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"...We Cannot Escape History..."


1862 was the most trying year of Lincoln’s presidency, both personally, and politically. On February 20, eleven-year old Willie Lincoln died of typhoid fever, leaving his parents both devastated with grief. After failing to capture the Confederate capital of Richmond in the ill-fated “Peninsula Campaign,” General George B. McClellan was replaced as Commander of the Army of the Potomac by General John Pope. Arrogant and incompetent, Pope attacked Confederate forces under General Robert E. Lee and suffered a humiliating defeat at the Battle of Second Bull Run. Lincoln returned McClellan to command just in time for him to oversee the bloodiest, single day of the Civil War, the Battle of Antietam. Meanwhile, Pope was sent west by Lincoln to lead efforts to put down a full-scale Dakota Indian uprising against white settlers on the Minnesota River Valley frontier, when news of the outbreak of hostilities reached him in Washington. It was Pope who conceived the decision to try the Dakota prisoners by military commission as a means of restoring his tarnished military career by being an “Indian fighter.” If that weren’t enough, Lincoln was in the process of drafting his preliminary Emancipation Proclamation and weighing the consequences of it becoming the cornerstone of the Union’s war effort.

It would have been easy, even understandable, for Lincoln to have been so overwhelmed by all the pressures he faced that he simply ignored his own conscious decision not to hang men for votes. To his credit, he did not. This is the seldom told, comprehensive, and dramatic story of Abraham Lincoln, the Dakota Conflict, and emancipation of the African-American race, as it played out against the backdrop of the American Civil War. Ironically, the Final Emancipation Proclamation was signed less than a week after the largest mass-execution in American history took place at Mankato, Minnesota.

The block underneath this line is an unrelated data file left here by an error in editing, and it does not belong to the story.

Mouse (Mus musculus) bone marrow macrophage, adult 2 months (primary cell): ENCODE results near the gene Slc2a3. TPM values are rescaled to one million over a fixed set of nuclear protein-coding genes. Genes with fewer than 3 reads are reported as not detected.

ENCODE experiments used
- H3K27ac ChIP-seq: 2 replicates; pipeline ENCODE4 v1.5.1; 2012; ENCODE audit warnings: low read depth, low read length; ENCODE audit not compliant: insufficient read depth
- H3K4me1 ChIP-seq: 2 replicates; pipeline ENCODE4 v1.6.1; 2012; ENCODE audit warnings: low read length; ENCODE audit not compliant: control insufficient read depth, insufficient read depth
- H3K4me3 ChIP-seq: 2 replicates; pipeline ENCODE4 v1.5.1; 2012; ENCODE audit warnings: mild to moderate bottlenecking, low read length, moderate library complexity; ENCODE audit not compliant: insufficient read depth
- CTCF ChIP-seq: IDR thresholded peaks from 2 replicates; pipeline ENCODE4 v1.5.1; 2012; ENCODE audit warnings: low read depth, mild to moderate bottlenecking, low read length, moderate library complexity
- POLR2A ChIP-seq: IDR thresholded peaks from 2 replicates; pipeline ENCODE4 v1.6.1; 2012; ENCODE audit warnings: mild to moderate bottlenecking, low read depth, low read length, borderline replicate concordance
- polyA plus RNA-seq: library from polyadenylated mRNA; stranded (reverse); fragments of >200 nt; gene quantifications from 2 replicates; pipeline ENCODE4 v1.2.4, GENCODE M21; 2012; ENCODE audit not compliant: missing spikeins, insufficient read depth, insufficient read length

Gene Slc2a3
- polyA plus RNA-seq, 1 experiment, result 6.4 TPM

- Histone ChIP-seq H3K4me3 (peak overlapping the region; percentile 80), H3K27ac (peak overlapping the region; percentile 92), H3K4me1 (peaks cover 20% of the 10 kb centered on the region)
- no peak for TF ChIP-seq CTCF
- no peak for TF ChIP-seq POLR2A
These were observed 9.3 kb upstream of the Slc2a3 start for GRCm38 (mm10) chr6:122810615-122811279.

2012 marks the U.S.-Dakota War’s sesquicentennial year; it is hoped that the audience will come to the same realization Lincoln did, that past events do influence future decisions—sometimes with lasting consequences. Just as Lincoln pointed out in his annual message to Congress, December 1, 1862, “…we cannot escape history…”

ISBN: 978-0-9850937-3-0
Publish Date:
Pages: 55
Size: 11 X 8.5 X .2 INCHES

Reviews & Comments

Bryce Stenzel's impeccable historical research never disappoints. In "...We Cannot Escape History..." Lincoln's Trials by Fire, Mr. Stenzel maintains and indeed elevates, his reputation as a historian who has the enviable ability to make history relevant. In this compelling narrative, the author tells the hardest story of all: the truth. Living in the historical and geographic shadow of the events portrayed in his play, Stenzel approaches a dark and uncomfortable subject matter with unflinching accuracy and humanity.
--Tanner Kent, Features Editor, Mankato Free Press

"Bryce Stenzel's playbook, “…We Cannot Escape History…”, is a penetrating analysis of a little known chapter in American history and the very well known man both loved and hated by his own people, upon whose shoulders the nightmare rests. Broader than a thematic study, however, Stenzel's analysis is unique in that it studies two wars being fought while focusing on the life and personality of one man--Abraham Lincoln. Having played our 16th president in stage plays and various social events for years, Stenzel knows his character perhaps better than anyone on this planet. Stenzel looks like Lincoln, thinks like Lincoln, acts like Lincoln, and understands Lincoln. To anyone who has seen Bryce portray Lincoln in a play, Stenzel is Lincoln. No wonder he is able to create such a stellar play and book that everyone can understand. Five stars!”
---John Koblas author Let Them Eat Grass